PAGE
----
Here are 10 items any shopper can choose for a greener kitchen and a more sustainable way of life.
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Lemon Pea Salad
Photo by lutzflcat

Given the looming dangers of climate change and the ever-growing global population, there's never been a better time to choose sustainably produced foods. We can help you make smart, simple choices for a greener, more sustainable lifestyle.

For starters, reducing consumption of meat and dairy is a solid first step in eating more sustainably. One research review from Oxford University published in the journal Science found that 83 percent of global farmland and 60 percent of agricultural greenhouse gas emissions come from the meat and dairy industries alone. But reducing your reliance on animal products by opting for more vegetarian meals isn't the only way you can make your grocery list more eco-friendly. Here are 10 of our favorite easy-to-find, ultra-sustainable grocery items that will make a big difference to your carbon footprint.

1. Sunflower Butter

Childhood favorite peanut butter has become problematic of late due to widespread allergies, and one of the most common substitutes, almond butter, is not much better, at least from a sustainability perspective. About 80 percent of the world's almonds are grown in California, which has been experiencing some of the most severe droughts in history in the past several decades. As a result, water-intensive almonds are far from the most sustainable choice.

Luckily, sunflower butter poses none of the same sustainability (or allergen!) issues as either of these two spreads. Drought- and heat-tolerant, sunflower seeds make a rich, creamy butter that is just as delicious spread on toast or used as a dip for apple wedges.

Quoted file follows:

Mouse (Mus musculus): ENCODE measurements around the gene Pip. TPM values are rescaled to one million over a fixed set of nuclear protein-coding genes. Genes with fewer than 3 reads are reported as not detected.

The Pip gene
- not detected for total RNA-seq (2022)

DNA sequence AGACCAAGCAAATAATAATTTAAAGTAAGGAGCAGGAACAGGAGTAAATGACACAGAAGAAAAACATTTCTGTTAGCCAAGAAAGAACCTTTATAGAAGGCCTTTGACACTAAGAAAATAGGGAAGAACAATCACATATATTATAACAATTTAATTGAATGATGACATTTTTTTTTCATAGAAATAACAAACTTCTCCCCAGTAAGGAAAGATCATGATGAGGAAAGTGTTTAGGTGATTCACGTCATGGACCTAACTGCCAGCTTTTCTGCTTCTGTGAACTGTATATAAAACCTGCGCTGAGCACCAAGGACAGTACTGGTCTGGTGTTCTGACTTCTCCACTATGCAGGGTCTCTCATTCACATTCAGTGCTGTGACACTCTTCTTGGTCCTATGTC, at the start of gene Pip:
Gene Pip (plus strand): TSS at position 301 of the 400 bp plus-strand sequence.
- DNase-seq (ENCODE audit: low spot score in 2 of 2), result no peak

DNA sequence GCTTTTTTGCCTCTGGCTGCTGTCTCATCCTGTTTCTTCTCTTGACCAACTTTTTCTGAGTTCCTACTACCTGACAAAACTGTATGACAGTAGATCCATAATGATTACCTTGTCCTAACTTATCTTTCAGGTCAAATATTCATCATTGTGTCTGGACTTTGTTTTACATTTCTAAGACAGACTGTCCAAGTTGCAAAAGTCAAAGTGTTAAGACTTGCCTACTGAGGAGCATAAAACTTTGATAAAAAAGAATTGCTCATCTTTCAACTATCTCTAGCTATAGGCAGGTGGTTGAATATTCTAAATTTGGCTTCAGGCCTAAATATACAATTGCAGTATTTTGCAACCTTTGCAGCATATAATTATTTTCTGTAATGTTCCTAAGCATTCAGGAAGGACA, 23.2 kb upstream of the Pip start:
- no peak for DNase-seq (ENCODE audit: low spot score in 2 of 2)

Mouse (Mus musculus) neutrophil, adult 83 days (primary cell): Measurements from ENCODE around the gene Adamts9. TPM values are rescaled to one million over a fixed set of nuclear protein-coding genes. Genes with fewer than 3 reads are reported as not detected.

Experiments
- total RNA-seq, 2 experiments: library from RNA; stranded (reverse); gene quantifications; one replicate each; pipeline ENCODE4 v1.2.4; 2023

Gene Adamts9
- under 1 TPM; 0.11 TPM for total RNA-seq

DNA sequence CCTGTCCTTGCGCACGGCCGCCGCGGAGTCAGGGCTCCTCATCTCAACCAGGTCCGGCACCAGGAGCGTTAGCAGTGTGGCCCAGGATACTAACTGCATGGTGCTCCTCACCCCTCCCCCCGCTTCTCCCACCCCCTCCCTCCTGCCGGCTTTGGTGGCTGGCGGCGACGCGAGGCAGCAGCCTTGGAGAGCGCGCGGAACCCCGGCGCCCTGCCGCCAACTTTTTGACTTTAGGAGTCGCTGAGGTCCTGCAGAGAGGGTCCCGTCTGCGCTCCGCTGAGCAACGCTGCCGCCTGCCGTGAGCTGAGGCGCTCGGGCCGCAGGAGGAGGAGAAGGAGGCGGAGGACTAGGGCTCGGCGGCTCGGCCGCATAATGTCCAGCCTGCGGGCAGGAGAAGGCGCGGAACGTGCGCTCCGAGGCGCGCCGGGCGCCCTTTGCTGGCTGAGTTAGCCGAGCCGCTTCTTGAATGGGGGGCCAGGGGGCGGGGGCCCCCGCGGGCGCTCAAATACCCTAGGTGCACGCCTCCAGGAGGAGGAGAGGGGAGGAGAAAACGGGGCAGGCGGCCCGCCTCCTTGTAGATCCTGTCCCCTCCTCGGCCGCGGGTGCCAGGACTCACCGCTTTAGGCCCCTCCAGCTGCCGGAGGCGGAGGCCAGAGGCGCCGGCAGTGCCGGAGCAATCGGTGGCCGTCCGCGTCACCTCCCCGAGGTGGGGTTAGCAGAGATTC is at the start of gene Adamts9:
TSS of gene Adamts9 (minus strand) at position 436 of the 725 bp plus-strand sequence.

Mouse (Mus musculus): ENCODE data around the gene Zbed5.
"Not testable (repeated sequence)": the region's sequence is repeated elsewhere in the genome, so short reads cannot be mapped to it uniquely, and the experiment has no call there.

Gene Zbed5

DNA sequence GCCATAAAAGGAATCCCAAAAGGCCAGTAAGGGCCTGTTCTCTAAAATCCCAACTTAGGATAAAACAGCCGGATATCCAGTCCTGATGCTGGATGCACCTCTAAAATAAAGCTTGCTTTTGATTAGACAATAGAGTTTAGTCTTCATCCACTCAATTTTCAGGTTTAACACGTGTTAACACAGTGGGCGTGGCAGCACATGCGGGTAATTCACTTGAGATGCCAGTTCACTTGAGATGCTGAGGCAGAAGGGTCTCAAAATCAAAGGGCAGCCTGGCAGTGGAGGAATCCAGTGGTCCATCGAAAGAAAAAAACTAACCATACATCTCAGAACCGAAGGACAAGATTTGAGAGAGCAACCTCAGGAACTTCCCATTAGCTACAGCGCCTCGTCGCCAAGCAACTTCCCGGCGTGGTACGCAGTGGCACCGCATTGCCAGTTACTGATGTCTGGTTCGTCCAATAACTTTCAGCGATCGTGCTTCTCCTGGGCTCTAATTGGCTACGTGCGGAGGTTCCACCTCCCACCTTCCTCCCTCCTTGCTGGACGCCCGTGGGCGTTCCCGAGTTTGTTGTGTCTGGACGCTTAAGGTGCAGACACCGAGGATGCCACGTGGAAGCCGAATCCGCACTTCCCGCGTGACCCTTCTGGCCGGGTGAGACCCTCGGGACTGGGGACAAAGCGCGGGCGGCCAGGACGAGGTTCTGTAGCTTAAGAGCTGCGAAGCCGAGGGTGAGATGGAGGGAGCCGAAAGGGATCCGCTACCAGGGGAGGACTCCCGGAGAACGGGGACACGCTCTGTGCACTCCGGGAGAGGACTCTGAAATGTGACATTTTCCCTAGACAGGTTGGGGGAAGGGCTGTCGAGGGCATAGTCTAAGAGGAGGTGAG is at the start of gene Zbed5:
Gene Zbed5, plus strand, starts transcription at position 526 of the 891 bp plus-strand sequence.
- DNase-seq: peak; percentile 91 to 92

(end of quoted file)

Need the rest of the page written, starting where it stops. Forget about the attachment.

Homemade Honey-Sunflower Butter
Homemade Honey-Sunflower Butter | The dailygourmet
| Credit: thedailygourmet

2. Organic Peas

When monocultures are planted again and again in the same soil, they deplete its nutrients, requiring the use of fossil fuel-based fertilizers to nourish it - far from the most sustainable agricultural choice. But legumes like peas naturally fix nitrogen in the soil (up to 285kg per hectare planted), reducing the need for fertilizers. Choose organic peas, devoid of pesticides and herbicides, for a deliciously sustainable green vegetable to serve as a side or stirred into pasta or rice.

peasandpancetta_naples34102crop.jpg
Peas and Pancetta | Photo by Naples34102

3. Buckwheat

According to a recent report compiled in cooperation with the World Wildlife Fund entitled Future 50 Foods, buckwheat is one of the healthiest - and most sustainable - choices you can make in the supermarket. The versatile grain grows well in acidic and underfertilized soils and can even be used as a cover crop, reducing erosion and the need for chemical-based herbicides like glyphosate, a key ingredient in Monsanto's Roundup, which was deemed a probable human carcinogen by the World Health Organization in 2015.

Lentils and Buckwheat Salad To Go (Gluten-Free)
Lentils and Buckwheat Salad To Go (Gluten-Free) | Photo by Buckwheat Queen

4. Organic Kale

Leafy green vegetables like kale are resilient and easy to grow in cold temperatures, and choosing organic means you're keeping chemicals out of the soil. Kale is also one of the most nutrient-dense foods on the planet, rich in vitamins A, K, and C, so it gives you a huge nutritional bang for your buck. Sauté it in a simple combo of olive oil and garlic for a delicious, sustainable, healthy side to any main.